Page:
View all newsletters
Have the short, sharp Spear's newsletter delivered to your inbox each week
  1. Private Schools
May 16, 2024updated 17 May 2024 7:36am

Private school enrolments fall amid Labour VAT concerns

The number of children joining private schools has fallen by the largest percentage in more than a decade, the Independent Schools Council found

By Stephanie Bridger-Linning

Private school enrolments have dropped by the largest percentage in more than a decade as concerns over Labour’s VAT plans loom large, a leading industry body reports.

[See also: Private school VAT levy would impact three-quarters of wealthy families]

The number of children joining private schools has fallen by 2.7 per cent, according to the Independent Schools Council, which represents almost 1,400 private schools.

Select and enter your email address The short, sharp email newsletter from Spear’s
  • Business owner/co-owner
  • CEO
  • COO
  • CFO
  • CTO
  • Chairperson
  • Non-Exec Director
  • Other C-Suite
  • Managing Director
  • President/Partner
  • Senior Executive/SVP or Corporate VP or equivalent
  • Director or equivalent
  • Group or Senior Manager
  • Head of Department/Function
  • Manager
  • Non-manager
  • Retired
  • Other
Visit our privacy policy for more information about our services, how Progressive Media Investments may use, process and share your personal data, including information on your rights in respect of your personal data and how you can unsubscribe from future marketing communications.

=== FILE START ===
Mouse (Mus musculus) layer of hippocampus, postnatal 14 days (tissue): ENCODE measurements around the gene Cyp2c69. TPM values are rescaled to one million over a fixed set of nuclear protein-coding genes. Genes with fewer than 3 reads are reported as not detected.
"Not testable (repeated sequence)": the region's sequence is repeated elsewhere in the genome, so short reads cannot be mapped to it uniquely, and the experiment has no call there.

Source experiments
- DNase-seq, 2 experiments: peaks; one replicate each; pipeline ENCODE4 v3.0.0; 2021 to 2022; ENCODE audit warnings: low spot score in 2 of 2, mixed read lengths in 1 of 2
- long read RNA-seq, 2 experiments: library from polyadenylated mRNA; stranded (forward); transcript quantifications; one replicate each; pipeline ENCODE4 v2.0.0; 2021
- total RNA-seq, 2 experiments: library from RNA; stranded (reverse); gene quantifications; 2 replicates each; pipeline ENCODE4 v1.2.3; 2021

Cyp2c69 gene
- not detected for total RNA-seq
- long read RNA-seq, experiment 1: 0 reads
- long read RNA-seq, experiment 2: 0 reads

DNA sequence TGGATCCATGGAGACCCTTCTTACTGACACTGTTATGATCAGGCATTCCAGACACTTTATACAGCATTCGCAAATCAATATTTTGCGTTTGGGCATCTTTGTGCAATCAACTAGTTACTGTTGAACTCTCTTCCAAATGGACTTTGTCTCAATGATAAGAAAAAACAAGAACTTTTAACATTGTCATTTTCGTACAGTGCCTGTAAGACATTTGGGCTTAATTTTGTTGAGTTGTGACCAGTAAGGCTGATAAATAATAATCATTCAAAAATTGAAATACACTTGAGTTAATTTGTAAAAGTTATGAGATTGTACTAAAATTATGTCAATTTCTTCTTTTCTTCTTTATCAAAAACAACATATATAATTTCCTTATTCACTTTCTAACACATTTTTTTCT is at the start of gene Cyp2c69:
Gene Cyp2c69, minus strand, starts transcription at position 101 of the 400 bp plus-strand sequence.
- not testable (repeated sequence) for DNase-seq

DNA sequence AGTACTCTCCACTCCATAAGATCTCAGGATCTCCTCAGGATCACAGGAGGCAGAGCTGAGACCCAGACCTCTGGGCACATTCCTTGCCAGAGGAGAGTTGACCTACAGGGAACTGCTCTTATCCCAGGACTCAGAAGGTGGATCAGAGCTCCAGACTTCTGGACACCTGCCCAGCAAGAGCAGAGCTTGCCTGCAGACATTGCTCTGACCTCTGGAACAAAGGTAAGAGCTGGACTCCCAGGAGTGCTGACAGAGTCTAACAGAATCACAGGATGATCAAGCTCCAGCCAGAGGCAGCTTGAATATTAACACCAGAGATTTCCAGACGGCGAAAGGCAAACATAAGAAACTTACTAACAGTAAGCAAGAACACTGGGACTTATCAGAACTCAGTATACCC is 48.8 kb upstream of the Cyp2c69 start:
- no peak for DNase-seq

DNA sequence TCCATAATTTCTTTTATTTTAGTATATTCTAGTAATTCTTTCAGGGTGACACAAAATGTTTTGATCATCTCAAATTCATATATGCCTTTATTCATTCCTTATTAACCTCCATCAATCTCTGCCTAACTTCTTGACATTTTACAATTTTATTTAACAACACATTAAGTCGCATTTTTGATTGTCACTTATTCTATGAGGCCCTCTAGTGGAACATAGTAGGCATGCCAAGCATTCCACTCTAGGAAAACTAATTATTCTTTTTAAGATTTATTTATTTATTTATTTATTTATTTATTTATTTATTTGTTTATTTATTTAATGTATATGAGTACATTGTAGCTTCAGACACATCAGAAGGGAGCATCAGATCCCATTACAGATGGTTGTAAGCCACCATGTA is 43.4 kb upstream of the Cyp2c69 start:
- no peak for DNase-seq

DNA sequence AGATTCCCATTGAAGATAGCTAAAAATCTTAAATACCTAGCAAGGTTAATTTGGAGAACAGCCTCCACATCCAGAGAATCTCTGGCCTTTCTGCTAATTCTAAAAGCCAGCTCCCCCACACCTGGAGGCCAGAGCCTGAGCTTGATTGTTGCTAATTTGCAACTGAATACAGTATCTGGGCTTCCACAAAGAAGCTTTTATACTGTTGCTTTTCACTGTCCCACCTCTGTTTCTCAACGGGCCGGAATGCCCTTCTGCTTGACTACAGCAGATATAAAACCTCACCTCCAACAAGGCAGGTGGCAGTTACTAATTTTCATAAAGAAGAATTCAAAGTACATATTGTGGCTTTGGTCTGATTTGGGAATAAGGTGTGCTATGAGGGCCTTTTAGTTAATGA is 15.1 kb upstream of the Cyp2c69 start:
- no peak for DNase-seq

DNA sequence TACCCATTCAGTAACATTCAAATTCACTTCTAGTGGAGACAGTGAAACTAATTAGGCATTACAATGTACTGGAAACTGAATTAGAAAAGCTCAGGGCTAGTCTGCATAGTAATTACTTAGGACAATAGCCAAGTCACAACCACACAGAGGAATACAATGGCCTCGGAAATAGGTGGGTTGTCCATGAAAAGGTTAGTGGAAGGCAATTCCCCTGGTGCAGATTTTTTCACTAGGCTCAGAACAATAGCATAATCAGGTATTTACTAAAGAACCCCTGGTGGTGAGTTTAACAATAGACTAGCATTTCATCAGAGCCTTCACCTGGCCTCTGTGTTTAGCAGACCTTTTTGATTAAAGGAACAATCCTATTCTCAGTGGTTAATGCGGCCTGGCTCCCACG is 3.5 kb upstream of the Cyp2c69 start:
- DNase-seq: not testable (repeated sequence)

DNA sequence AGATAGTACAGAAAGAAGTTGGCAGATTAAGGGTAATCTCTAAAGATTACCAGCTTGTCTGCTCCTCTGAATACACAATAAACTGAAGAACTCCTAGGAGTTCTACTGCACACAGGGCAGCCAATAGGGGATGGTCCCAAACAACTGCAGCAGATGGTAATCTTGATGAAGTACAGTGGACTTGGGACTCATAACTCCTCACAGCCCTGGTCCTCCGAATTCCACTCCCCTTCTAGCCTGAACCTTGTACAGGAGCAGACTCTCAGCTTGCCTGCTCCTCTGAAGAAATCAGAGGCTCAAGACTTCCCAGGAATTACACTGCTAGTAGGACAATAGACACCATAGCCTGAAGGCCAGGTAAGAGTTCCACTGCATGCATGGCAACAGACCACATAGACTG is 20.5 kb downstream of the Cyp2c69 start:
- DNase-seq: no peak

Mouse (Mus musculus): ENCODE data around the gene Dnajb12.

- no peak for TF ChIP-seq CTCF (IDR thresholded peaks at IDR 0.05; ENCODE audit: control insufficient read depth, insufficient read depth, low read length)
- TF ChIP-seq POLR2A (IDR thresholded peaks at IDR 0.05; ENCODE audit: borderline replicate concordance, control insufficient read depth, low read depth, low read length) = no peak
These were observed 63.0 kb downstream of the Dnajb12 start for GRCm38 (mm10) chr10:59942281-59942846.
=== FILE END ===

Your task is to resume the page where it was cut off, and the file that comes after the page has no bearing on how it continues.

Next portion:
Julie Robinson, chief executive of the ISC, said there is concern among parents over Labour’s proposal to remove the VAT exemption on private school fees, and called for greater clarity from the party on the planned legislation.

It comes after a separate report found that 26 per cent of parents would be ‘forced to remove their child or children’ from private school in favour of a state education if Sir Keir Starmer’s policy comes into effect following the general election.

A warning for Labour

The Independent Schools Council (ICS) Census and Annual Report, published today, has been collecting data on new starters since 2011.

Overall, the number of pupils at independent schools has dipped slightly by 0.1 per cent year-on-year, although the number of boarders remains steady. School fees have increased by an average of 8 per cent against the backdrop of historically high inflation and with the cost of the Teachers’ Pension Scheme expected to increase.

Content from our partners
Stoneweg, Icona, and CBH Strengthen Partnership with Cromwell Acquisition, Adding €4 Billion AUM to Stoneweg
Why investors should consider investing in nature
HSBC Global Private Banking: Revisiting your wealth plan as uncertainty abounds

[See also: The 25 best UK senior schools in 2024]

The number of new pupils joining this autumn has dropped from 110,211 for 2023-24 to 107,259 for 2024-25. The previous biggest fall was in the 2020-2021 academic year, when new starters fell by 2.1 per cent year-on-year. The number of new starters then increased by 4.5 per cent the following year.

Barnaby Lenon, chairman of the Independent Schools Council, wrote in his foreword to the report that the dip will 'not come as a surprise to those who have kept a keen eye on the trends', noting that 'in the political forum, schools' main concern will be what Labour’s VAT policy might mean for pupil recruitment and retention.'

[See also: Are advanced fee payment schemes a way to avoid Labour’s proposed private school VAT levy?]